Want to Make an Outsized Impact? These Lean Teams Are Hiring

Team members from AMP Robotics and Nayya talk about the outsized impact they’re able to make as part of a smaller team.

Written by Michael Hines
Published on Dec. 01, 2023
Want to Make an Outsized Impact? These Lean Teams Are Hiring
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Not all lean teams are built the same. Some companies have begun to run lean out of necessity due to the current economic downturn. Others do so strategically, having found a pathway to success by building small, collaborative teams with highly diverse skill sets.

AMP Robotics is a prime example of the latter. 

The company, whose software and robots help streamline recycling sorting, has raised $99 million in funding over the past year. The team responsible for the commercialization of AMP’s automated, facility-scale sortation solution is made up of just seven people, including Cam Douglas. Douglas, a product manager, cited the “dynamism” of his role, which includes responsibilities beyond the scope of a typical PM, as one of his main reasons for joining the team.

Nayya also shows what lean teams are capable of. The employee benefits platform recently announced a partnership with insurance giant MetLife, and Jason Swenson, one of four partner growth managers, has been charged with ensuring the tie-up’s success. “Invaluable” is how Swenson described the opportunity to take a leadership role on a project with one of his company’s largest partners.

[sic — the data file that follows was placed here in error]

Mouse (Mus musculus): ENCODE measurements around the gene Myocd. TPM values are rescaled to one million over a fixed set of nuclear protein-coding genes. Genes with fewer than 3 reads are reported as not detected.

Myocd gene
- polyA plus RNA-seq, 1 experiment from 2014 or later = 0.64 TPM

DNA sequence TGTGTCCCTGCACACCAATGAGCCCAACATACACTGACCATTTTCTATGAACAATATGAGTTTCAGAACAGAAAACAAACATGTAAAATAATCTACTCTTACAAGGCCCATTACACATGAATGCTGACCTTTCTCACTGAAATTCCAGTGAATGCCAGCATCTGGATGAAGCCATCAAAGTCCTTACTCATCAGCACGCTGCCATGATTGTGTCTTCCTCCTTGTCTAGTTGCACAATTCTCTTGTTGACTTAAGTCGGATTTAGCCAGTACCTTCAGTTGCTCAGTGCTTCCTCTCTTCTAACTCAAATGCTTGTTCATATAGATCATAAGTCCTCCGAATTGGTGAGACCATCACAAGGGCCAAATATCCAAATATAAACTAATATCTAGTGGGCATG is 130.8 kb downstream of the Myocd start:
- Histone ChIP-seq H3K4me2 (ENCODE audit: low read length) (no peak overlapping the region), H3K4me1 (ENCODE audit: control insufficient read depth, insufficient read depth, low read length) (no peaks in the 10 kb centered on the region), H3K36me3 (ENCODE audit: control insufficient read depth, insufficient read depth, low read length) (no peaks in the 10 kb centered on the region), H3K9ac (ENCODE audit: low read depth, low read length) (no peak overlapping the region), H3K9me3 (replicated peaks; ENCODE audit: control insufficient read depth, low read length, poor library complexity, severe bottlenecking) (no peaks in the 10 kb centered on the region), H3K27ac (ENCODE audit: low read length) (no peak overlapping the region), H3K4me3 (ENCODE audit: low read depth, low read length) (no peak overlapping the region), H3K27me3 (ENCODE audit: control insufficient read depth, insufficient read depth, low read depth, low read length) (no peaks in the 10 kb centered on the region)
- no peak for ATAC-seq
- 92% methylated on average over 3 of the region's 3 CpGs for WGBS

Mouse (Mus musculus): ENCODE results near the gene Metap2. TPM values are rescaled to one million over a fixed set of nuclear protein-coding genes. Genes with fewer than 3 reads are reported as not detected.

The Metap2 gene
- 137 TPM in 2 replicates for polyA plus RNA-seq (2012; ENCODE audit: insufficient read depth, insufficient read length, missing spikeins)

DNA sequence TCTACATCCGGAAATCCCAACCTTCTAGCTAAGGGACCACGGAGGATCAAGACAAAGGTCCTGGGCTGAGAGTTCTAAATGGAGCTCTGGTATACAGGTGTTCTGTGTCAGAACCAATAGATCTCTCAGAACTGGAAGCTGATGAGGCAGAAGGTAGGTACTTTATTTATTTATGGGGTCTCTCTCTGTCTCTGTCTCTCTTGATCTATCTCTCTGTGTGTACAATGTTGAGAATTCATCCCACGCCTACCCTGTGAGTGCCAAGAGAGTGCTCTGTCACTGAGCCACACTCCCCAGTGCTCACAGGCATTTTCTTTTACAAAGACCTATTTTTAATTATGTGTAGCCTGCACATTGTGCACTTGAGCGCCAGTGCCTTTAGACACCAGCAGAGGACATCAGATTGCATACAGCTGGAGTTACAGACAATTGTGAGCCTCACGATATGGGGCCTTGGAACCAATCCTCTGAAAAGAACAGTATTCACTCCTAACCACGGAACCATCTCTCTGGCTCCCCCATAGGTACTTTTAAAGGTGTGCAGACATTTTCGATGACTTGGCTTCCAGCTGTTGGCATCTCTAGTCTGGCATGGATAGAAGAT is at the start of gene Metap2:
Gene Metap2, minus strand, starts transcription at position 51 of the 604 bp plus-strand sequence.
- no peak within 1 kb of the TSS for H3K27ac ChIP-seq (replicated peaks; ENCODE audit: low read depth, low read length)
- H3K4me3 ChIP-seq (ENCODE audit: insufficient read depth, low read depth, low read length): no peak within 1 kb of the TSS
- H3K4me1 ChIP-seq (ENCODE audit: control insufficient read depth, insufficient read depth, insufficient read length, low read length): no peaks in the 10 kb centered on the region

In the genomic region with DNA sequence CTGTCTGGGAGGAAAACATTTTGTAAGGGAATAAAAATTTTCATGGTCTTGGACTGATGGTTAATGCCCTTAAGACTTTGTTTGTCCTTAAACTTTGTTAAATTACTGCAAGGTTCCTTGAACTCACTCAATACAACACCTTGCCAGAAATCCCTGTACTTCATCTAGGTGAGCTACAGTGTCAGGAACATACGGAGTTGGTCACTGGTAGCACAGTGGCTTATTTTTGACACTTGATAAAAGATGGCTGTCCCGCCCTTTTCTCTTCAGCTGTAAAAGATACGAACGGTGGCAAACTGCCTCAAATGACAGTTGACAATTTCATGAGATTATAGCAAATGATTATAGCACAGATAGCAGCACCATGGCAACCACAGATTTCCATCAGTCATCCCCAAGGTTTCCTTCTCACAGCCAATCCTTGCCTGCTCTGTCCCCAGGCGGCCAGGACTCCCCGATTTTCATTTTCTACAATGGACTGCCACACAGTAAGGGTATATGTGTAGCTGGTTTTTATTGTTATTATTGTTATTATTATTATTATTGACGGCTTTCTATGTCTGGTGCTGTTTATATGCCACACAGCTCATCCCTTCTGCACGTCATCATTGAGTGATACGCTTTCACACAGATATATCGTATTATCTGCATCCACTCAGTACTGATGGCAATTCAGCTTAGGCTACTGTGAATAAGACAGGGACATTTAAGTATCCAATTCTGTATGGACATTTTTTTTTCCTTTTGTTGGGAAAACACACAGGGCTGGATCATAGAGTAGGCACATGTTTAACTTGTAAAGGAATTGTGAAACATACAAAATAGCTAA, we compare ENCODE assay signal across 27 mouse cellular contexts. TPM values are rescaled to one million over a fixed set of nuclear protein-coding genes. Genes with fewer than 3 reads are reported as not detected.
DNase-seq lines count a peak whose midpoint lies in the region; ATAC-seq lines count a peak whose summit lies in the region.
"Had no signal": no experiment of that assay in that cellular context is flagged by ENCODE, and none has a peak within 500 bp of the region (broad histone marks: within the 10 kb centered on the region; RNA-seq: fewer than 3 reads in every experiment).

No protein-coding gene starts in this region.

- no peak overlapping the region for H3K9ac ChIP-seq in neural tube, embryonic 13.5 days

AMP Robotics and Nayya have both found success by running lean teams. Both are hiring, too, and we spoke with Douglas and Swenson to learn more about what it’s like to work on their teams and the outsized impacts they make in their roles.

 

Cam Douglas
Product Manager • AMP

AMP Robotics creates artificial intelligence-powered robotic systems designed to slash the cost of sorting recyclables.

 

Describe the size and makeup of your team. What are your current job responsibilities and what made you join in the first place?

The development team for our facilities business is composed of just seven members, including commercial development, financial modeling, product management and material sourcing functions. We’re responsible for the commercialization of AMP’s automated, facility-scale sortation solution that integrates all of our AI-powered sortation technology. The team is lightweight and agile, with folks working in tandem where skill sets and availability overlap. 

I’m a product manager and work on a wide variety of tasks, including new market development, customer requirements generation, technology roadmapping and facility project management. I joined the team in part to be able to participate in this dynamism. I don’t think there have been many weeks where I didn’t work with multiple external parties and every other team within AMP. 
 

“The team is lightweight and agile, with folks working in tandem where skill sets and availability overlap.”

 

Describe a cool project jobseekers would work on if they were to join your lean-but-growing team.

Joining our team means working on the cutting edge of recycling technology deployment and, more broadly, the waste management industry. AMP’s unique position as a class-leading technology provider and operations outfit enables the company to deploy full-facility waste-sorting solutions at a scale, speed and financial flexibility that’s unmatched in today’s market.